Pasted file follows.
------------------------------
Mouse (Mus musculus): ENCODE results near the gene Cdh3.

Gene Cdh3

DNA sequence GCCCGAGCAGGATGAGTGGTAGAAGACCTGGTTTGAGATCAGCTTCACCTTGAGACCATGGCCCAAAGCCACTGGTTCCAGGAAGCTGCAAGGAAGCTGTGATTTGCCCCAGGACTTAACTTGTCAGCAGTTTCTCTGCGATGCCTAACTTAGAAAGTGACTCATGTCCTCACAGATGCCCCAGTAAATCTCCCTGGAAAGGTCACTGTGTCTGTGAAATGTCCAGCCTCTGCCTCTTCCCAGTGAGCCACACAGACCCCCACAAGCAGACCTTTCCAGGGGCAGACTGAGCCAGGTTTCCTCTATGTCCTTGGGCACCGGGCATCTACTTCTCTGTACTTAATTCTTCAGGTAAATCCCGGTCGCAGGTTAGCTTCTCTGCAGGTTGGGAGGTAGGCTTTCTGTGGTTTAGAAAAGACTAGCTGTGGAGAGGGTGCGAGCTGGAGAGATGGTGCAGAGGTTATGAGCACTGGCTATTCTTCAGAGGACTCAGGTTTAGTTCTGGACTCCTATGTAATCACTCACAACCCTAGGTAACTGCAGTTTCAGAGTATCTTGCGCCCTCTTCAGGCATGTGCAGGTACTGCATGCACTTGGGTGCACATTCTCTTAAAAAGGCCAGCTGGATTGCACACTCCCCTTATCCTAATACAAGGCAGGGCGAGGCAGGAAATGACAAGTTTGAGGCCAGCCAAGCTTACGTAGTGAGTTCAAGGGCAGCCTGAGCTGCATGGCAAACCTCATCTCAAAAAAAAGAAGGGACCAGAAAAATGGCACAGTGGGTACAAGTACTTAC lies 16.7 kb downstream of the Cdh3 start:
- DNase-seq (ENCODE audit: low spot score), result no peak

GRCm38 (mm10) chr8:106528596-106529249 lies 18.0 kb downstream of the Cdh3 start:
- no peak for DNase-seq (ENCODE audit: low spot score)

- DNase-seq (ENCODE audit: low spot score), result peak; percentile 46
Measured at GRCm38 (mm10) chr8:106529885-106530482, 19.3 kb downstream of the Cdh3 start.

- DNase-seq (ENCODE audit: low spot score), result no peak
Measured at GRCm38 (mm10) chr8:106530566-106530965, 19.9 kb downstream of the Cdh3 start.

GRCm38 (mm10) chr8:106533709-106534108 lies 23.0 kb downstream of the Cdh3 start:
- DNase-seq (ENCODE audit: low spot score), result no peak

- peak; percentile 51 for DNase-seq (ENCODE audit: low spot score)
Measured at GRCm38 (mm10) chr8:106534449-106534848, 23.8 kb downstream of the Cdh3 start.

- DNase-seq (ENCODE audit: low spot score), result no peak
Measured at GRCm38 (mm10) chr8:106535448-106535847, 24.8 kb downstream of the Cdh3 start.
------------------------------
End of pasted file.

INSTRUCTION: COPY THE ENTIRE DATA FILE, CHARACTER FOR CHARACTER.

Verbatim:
Mouse (Mus musculus): ENCODE results near the gene Cdh3.

Gene Cdh3

DNA sequence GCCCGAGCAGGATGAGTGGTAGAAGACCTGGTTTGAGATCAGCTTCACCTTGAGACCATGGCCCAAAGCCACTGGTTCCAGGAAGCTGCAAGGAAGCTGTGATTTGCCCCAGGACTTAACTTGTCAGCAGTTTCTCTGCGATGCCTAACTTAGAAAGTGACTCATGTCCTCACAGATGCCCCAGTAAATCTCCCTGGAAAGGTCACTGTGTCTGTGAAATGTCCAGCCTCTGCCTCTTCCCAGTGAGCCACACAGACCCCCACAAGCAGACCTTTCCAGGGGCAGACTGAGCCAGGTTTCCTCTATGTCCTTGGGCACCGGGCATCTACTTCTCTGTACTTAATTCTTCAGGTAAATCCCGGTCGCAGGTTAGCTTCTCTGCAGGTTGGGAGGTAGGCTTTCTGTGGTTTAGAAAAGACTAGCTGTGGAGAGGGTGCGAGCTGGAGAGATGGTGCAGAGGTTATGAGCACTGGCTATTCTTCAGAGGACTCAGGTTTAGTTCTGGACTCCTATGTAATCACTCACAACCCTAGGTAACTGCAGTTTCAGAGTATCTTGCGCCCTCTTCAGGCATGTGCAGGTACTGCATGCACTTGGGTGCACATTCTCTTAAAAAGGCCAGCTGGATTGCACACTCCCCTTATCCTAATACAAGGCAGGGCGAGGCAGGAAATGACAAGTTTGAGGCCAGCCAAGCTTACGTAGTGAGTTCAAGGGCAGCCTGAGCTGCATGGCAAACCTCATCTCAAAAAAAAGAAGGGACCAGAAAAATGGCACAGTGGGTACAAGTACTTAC lies 16.7 kb downstream of the Cdh3 start:
- DNase-seq (ENCODE audit: low spot score), result no peak

GRCm38 (mm10) chr8:106528596-106529249 lies 18.0 kb downstream of the Cdh3 start:
- no peak for DNase-seq (ENCODE audit: low spot score)

- DNase-seq (ENCODE audit: low spot score), result peak; percentile 46
Measured at GRCm38 (mm10) chr8:106529885-106530482, 19.3 kb downstream of the Cdh3 start.

- DNase-seq (ENCODE audit: low spot score), result no peak
Measured at GRCm38 (mm10) chr8:106530566-106530965, 19.9 kb downstream of the Cdh3 start.

GRCm38 (mm10) chr8:106533709-106534108 lies 23.0 kb downstream of the Cdh3 start:
- DNase-seq (ENCODE audit: low spot score), result no peak

- peak; percentile 51 for DNase-seq (ENCODE audit: low spot score)
Measured at GRCm38 (mm10) chr8:106534449-106534848, 23.8 kb downstream of the Cdh3 start.

- DNase-seq (ENCODE audit: low spot score), result no peak
Measured at GRCm38 (mm10) chr8:106535448-106535847, 24.8 kb downstream of the Cdh3 start.